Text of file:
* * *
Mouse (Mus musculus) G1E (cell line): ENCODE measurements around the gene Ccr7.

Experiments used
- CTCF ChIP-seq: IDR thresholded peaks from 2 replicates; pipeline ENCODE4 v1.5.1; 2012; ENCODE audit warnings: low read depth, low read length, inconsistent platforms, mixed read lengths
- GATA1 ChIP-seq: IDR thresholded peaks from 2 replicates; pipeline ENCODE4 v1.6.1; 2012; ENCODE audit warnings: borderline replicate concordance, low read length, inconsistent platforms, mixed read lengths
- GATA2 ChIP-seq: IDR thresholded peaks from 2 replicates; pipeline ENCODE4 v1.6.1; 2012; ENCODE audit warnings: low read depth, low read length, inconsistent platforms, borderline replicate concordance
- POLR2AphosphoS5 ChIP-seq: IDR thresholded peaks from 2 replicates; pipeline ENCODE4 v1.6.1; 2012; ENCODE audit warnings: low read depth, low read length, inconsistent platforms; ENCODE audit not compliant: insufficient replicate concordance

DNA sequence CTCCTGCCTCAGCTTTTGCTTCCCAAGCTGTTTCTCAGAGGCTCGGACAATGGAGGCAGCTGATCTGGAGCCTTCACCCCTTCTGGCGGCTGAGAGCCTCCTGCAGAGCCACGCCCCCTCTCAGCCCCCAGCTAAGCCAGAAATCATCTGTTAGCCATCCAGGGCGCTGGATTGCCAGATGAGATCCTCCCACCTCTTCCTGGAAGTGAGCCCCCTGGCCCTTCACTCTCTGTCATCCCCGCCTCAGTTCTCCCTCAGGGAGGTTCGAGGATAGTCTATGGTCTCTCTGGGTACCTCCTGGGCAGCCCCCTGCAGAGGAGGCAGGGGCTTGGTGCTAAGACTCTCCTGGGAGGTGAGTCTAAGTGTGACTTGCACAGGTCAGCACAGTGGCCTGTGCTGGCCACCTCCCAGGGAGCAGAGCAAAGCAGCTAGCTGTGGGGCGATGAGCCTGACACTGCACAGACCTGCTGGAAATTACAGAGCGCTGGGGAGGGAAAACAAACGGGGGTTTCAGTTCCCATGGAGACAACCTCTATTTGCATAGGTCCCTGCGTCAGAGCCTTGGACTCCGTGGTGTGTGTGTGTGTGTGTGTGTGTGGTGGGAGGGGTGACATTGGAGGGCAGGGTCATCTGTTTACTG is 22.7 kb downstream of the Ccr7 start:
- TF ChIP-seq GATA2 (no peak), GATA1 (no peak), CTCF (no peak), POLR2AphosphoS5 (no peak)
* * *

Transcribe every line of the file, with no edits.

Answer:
Mouse (Mus musculus) G1E (cell line): ENCODE measurements around the gene Ccr7.

Experiments used
- CTCF ChIP-seq: IDR thresholded peaks from 2 replicates; pipeline ENCODE4 v1.5.1; 2012; ENCODE audit warnings: low read depth, low read length, inconsistent platforms, mixed read lengths
- GATA1 ChIP-seq: IDR thresholded peaks from 2 replicates; pipeline ENCODE4 v1.6.1; 2012; ENCODE audit warnings: borderline replicate concordance, low read length, inconsistent platforms, mixed read lengths
- GATA2 ChIP-seq: IDR thresholded peaks from 2 replicates; pipeline ENCODE4 v1.6.1; 2012; ENCODE audit warnings: low read depth, low read length, inconsistent platforms, borderline replicate concordance
- POLR2AphosphoS5 ChIP-seq: IDR thresholded peaks from 2 replicates; pipeline ENCODE4 v1.6.1; 2012; ENCODE audit warnings: low read depth, low read length, inconsistent platforms; ENCODE audit not compliant: insufficient replicate concordance

DNA sequence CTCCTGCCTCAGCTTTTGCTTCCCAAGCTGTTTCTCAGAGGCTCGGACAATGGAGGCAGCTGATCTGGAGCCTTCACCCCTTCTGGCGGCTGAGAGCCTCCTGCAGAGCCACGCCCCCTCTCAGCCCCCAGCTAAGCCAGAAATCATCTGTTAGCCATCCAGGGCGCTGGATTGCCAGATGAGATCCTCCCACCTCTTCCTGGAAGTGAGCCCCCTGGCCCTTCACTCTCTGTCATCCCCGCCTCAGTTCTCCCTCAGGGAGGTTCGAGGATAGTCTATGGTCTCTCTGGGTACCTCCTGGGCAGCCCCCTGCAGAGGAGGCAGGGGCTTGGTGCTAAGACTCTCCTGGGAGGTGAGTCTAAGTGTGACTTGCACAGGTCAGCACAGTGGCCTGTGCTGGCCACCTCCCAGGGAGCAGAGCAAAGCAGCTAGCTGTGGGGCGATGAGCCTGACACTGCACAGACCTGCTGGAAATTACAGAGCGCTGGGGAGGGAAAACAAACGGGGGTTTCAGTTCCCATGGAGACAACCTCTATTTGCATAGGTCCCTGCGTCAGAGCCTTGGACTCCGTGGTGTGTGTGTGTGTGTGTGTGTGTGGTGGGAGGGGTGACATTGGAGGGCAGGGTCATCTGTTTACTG is 22.7 kb downstream of the Ccr7 start:
- TF ChIP-seq GATA2 (no peak), GATA1 (no peak), CTCF (no peak), POLR2AphosphoS5 (no peak)